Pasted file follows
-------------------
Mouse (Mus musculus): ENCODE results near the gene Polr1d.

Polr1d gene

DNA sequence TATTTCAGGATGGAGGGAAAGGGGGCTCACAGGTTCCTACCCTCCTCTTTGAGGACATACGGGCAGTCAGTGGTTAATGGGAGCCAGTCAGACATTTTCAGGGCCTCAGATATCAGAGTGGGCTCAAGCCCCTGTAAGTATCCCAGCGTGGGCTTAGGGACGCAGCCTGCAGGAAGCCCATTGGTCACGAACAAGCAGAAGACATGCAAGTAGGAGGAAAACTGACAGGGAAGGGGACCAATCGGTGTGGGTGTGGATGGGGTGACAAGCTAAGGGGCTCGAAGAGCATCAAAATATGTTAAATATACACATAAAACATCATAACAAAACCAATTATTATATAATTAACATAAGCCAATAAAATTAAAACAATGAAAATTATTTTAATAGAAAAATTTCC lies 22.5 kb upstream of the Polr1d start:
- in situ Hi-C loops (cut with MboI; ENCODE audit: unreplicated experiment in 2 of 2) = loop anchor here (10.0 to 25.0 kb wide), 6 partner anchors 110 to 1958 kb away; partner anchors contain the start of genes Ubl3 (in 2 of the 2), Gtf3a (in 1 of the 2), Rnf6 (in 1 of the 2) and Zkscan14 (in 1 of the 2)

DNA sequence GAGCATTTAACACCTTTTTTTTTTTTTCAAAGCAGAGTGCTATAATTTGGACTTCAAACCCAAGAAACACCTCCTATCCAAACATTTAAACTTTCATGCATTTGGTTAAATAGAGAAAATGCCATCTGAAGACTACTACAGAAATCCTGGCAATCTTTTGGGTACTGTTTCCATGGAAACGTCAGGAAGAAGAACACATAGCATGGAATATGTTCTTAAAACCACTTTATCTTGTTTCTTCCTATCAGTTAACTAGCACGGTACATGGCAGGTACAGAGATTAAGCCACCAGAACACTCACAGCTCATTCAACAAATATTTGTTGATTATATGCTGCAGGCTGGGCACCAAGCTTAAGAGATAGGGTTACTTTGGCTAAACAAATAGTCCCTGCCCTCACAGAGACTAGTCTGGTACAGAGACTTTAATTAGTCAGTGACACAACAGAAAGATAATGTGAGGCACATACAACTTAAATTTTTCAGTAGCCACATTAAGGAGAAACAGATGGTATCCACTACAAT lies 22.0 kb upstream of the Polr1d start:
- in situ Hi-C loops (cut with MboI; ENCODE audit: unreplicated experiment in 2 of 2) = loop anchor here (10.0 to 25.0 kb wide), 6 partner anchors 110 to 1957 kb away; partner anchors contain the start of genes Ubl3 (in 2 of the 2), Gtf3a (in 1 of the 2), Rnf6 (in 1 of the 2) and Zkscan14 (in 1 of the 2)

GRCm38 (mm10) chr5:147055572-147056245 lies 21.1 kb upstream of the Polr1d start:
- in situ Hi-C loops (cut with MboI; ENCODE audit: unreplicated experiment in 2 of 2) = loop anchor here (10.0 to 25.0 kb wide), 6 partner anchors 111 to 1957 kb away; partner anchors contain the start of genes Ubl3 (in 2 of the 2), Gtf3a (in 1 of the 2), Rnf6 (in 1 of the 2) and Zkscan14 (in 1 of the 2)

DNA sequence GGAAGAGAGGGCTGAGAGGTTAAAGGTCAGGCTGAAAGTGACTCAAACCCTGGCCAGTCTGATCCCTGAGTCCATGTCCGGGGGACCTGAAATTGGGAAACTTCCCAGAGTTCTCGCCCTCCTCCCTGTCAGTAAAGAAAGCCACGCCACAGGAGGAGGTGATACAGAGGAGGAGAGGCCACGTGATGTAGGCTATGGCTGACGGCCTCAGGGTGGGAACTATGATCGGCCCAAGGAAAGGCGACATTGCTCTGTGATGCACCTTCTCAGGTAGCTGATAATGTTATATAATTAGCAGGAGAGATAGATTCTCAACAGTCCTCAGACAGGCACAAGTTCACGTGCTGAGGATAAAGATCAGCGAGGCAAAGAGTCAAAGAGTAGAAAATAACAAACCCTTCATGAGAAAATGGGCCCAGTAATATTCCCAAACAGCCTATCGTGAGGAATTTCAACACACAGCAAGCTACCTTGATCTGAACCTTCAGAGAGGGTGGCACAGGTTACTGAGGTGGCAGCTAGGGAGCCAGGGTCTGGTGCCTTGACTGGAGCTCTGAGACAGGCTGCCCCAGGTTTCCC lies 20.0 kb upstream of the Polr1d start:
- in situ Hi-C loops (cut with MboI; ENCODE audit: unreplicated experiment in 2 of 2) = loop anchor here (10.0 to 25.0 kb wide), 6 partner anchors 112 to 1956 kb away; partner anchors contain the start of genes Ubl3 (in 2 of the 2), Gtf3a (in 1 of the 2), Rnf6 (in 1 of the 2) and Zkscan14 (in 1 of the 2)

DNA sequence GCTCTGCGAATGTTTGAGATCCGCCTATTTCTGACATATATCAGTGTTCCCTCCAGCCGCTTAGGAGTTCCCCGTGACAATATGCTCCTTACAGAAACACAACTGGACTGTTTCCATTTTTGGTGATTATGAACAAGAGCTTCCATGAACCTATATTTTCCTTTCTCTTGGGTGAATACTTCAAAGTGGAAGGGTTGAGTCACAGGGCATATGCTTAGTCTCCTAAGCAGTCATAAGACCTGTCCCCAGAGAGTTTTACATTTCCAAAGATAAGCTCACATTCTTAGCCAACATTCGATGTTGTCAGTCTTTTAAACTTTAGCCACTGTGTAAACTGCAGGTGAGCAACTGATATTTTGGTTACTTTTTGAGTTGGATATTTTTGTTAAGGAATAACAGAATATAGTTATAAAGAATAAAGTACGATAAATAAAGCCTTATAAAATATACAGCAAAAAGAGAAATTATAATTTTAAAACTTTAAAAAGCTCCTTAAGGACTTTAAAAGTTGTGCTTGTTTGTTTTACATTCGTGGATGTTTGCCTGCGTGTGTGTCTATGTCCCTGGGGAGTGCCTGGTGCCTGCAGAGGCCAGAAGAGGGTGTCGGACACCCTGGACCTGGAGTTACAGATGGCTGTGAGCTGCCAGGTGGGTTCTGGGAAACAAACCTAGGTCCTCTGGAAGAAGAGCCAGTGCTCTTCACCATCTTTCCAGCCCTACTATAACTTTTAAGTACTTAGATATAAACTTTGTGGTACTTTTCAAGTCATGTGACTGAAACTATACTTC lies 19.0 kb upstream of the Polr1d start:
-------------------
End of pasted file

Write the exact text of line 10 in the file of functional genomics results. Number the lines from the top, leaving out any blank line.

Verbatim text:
- in situ Hi-C loops (cut with MboI; ENCODE audit: unreplicated experiment in 2 of 2) = loop anchor here (10.0 to 25.0 kb wide), 6 partner anchors 112 to 1956 kb away; partner anchors contain the start of genes Ubl3 (in 2 of the 2), Gtf3a (in 1 of the 2), Rnf6 (in 1 of the 2) and Zkscan14 (in 1 of the 2)